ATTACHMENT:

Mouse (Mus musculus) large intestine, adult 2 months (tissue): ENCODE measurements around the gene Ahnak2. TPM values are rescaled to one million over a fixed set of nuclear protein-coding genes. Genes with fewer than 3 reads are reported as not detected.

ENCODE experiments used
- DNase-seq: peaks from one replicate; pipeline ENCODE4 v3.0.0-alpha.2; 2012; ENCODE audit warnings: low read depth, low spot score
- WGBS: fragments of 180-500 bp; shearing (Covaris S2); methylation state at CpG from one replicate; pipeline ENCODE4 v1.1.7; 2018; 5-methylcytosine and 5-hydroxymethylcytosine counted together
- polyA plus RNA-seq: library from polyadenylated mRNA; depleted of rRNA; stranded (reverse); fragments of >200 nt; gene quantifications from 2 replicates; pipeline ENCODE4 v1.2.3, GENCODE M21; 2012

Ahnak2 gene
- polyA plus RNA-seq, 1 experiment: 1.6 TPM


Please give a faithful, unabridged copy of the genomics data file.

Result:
Mouse (Mus musculus) large intestine, adult 2 months (tissue): ENCODE measurements around the gene Ahnak2. TPM values are rescaled to one million over a fixed set of nuclear protein-coding genes. Genes with fewer than 3 reads are reported as not detected.

ENCODE experiments used
- DNase-seq: peaks from one replicate; pipeline ENCODE4 v3.0.0-alpha.2; 2012; ENCODE audit warnings: low read depth, low spot score
- WGBS: fragments of 180-500 bp; shearing (Covaris S2); methylation state at CpG from one replicate; pipeline ENCODE4 v1.1.7; 2018; 5-methylcytosine and 5-hydroxymethylcytosine counted together
- polyA plus RNA-seq: library from polyadenylated mRNA; depleted of rRNA; stranded (reverse); fragments of >200 nt; gene quantifications from 2 replicates; pipeline ENCODE4 v1.2.3, GENCODE M21; 2012

Ahnak2 gene
- polyA plus RNA-seq, 1 experiment: 1.6 TPM